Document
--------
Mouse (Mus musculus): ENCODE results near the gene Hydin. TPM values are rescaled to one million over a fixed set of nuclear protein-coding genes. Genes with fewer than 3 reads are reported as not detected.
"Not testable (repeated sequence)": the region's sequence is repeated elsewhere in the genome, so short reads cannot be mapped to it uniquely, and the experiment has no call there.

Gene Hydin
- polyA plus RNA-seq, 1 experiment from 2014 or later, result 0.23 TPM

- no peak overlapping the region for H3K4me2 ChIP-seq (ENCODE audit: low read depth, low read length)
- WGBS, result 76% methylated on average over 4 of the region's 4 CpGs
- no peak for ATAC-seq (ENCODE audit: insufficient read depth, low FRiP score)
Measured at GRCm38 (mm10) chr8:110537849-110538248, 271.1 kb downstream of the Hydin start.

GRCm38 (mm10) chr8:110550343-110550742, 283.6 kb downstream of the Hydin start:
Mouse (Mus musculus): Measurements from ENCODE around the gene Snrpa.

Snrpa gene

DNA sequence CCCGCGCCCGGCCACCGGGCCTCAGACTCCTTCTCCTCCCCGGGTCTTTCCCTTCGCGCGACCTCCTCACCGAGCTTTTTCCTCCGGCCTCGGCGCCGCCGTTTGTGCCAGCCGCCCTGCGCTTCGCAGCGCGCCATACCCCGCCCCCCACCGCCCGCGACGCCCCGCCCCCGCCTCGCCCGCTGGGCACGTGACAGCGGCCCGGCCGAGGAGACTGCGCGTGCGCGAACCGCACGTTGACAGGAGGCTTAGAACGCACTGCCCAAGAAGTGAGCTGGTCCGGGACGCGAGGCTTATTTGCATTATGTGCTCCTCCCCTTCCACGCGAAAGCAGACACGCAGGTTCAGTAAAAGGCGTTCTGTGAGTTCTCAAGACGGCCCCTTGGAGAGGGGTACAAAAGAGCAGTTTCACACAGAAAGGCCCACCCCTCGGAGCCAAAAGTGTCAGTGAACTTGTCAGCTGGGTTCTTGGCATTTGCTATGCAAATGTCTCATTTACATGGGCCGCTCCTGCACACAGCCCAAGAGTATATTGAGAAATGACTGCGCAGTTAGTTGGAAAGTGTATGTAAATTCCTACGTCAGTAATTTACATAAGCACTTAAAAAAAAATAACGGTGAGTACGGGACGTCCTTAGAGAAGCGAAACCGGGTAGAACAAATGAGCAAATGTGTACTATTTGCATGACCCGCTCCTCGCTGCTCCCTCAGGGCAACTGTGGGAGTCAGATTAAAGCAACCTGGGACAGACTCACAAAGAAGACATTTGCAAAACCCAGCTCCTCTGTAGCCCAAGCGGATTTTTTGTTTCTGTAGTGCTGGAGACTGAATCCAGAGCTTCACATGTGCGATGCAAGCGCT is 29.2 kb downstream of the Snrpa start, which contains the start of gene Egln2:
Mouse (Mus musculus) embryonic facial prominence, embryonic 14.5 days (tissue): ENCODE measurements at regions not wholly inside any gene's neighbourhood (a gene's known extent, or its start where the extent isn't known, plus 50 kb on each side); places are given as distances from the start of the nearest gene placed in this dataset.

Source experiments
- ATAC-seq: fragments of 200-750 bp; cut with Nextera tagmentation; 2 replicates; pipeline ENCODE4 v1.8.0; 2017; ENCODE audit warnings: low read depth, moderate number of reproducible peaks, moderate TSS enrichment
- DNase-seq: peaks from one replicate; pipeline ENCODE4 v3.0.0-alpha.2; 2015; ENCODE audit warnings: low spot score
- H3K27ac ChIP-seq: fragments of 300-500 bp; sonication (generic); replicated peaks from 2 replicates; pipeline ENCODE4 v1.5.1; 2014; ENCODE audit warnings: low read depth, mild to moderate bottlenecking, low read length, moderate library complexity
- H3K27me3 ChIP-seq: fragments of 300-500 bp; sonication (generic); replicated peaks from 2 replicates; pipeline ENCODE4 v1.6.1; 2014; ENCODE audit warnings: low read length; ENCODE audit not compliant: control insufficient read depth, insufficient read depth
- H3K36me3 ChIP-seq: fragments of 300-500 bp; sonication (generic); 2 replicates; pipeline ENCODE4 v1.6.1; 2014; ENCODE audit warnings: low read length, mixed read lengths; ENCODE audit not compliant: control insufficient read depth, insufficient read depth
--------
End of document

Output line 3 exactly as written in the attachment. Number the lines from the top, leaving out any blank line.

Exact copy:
Gene Hydin